By Shann Ray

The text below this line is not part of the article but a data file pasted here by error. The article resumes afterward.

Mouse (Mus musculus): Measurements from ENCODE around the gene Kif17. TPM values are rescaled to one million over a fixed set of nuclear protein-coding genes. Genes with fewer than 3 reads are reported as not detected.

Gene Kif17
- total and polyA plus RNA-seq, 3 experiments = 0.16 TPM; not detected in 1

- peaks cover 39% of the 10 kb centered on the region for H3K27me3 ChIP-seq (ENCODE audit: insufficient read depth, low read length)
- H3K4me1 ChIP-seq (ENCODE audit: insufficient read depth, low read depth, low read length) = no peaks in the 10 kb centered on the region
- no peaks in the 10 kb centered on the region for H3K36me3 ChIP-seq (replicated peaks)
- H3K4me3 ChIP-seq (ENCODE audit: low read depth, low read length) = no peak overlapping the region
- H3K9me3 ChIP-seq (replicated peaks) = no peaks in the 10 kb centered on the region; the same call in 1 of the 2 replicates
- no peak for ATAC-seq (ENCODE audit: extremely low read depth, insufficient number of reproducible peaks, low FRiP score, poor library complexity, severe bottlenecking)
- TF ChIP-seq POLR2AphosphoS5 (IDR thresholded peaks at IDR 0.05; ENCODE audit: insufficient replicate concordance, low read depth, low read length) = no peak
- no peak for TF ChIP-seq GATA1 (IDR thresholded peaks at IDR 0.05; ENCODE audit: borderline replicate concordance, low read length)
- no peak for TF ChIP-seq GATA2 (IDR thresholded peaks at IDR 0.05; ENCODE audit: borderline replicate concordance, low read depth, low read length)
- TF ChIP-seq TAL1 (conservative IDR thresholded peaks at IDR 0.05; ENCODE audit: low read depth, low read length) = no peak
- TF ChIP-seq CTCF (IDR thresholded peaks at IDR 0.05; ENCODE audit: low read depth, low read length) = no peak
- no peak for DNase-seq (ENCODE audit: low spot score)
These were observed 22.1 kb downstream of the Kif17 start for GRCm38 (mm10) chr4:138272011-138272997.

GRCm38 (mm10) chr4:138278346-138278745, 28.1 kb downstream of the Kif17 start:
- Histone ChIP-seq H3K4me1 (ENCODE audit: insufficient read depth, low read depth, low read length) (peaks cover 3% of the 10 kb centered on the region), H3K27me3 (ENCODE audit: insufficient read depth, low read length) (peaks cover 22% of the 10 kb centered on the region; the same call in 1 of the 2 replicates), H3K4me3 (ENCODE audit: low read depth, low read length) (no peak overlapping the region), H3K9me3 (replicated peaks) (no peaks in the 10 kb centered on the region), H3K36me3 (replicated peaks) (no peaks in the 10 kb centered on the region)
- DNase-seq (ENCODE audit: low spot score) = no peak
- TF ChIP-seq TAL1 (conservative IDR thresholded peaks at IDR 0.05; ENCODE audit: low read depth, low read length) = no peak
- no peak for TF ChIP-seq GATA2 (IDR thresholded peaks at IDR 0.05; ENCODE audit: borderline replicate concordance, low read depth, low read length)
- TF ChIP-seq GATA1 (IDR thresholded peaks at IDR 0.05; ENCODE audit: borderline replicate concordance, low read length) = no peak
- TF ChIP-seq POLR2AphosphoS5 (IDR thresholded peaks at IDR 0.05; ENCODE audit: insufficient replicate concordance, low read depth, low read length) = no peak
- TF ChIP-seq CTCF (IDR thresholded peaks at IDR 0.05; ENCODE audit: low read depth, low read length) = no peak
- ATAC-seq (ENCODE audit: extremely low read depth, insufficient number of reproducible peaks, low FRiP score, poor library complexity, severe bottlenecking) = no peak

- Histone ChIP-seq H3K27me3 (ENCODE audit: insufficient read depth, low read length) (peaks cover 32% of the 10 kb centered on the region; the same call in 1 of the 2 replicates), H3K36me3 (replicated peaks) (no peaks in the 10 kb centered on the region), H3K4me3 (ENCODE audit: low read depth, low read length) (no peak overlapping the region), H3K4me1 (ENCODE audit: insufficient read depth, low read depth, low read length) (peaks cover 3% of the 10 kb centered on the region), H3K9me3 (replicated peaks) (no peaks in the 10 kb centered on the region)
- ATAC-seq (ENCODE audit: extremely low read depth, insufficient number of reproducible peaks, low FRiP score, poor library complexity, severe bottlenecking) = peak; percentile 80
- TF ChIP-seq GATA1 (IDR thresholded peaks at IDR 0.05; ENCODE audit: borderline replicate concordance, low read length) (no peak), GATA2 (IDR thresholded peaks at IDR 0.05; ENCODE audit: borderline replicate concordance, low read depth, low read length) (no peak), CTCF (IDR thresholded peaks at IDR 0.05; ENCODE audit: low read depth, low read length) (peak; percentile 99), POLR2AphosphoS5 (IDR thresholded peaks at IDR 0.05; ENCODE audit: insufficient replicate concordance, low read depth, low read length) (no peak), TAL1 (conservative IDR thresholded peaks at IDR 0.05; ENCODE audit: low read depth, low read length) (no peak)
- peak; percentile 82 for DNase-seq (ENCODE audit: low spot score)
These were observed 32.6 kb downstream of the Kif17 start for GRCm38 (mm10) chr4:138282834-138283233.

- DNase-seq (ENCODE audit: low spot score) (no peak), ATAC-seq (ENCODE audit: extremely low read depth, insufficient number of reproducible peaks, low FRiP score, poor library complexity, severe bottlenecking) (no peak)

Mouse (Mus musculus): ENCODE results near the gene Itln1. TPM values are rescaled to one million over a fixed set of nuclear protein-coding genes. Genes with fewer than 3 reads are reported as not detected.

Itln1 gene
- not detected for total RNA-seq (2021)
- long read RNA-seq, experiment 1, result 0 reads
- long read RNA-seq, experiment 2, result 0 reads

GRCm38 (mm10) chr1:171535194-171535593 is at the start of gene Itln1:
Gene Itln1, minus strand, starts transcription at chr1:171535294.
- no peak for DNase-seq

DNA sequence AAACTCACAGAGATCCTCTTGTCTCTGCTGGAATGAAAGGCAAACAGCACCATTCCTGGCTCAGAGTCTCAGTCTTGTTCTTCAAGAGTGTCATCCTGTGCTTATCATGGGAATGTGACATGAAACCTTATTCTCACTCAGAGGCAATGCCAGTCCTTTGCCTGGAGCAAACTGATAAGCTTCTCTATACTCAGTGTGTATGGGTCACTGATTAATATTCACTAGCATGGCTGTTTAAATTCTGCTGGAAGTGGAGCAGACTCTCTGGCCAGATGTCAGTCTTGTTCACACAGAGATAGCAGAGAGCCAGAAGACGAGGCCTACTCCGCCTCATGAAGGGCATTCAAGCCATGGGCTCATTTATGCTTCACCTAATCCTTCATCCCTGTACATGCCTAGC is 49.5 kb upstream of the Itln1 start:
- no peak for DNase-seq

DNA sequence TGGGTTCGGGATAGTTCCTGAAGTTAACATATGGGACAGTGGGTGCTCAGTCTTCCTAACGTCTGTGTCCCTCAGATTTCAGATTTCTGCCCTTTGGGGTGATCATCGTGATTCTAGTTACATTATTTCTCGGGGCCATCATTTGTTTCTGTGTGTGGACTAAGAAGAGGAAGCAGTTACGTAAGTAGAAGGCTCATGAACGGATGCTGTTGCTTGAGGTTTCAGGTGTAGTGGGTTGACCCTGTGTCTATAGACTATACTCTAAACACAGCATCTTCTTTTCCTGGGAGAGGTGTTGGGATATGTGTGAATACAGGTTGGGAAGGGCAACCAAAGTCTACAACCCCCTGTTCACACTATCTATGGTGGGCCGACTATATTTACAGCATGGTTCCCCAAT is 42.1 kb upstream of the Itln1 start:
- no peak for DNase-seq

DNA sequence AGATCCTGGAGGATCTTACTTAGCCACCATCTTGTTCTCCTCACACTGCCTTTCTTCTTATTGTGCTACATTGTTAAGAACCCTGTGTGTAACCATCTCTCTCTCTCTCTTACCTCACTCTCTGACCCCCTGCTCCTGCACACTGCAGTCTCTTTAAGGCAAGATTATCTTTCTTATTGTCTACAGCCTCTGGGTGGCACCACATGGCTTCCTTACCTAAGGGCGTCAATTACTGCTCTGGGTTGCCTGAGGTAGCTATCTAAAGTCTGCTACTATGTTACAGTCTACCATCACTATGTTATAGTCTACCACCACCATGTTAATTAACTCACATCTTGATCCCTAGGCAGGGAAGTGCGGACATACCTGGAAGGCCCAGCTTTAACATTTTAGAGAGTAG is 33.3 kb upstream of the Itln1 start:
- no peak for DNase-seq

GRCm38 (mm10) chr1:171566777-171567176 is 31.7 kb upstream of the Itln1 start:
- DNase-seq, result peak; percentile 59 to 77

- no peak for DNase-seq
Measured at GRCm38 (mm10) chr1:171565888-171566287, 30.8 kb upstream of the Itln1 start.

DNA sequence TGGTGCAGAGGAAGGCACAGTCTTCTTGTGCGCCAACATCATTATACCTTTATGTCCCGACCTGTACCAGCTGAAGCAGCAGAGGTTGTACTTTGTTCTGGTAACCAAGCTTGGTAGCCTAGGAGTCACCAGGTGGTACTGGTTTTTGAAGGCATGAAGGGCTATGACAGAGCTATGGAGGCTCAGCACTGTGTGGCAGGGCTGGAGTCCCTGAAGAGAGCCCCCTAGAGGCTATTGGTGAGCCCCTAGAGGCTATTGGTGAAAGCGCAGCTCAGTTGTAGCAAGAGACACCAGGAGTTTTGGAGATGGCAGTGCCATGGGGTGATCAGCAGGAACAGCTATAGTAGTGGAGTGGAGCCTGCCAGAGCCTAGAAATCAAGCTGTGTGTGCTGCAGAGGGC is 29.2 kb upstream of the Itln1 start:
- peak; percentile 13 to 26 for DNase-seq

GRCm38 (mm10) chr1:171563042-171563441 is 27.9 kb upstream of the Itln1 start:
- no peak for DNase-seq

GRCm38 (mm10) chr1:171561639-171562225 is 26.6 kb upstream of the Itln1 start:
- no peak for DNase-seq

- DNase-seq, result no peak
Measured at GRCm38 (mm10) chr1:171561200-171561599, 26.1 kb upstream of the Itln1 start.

As Evelynne Lowry, the daughter of a copper baron, comes of age in early 20th century Montana, the lives of horses dovetail with the lives of people and her own quest for womanhood becomes inextricably intertwined with the future of two men who face nearly insurmountable losses–a lonely steer wrestler named Zion from the Montana highline, and a Cheyenne team roper named William Black Kettle, the descendant of peace chiefs. An epic that runs from the Sand Creek Massacre of 1864 to the ore and industry of the 1930s, American Copper is a novel not only about America’s hidden desire for regeneration through violence but about the ultimate cost of forgiveness and the demands of atonement. It also explores the genocidal colonization of the Cheyenne, the rise of big copper, and the unrelenting ascent of dominant culture. Evelynne’s story is a poignant elegy to horses, cowboys both native and euro-american, the stubbornness of racism, and the entanglements of modern humanity during the first half of the twentieth century. Set against the wide plains and soaring mountainscapes of Montana, this is the American West re-envisioned, imbued with unconditional violence, but also sweet, sweet love.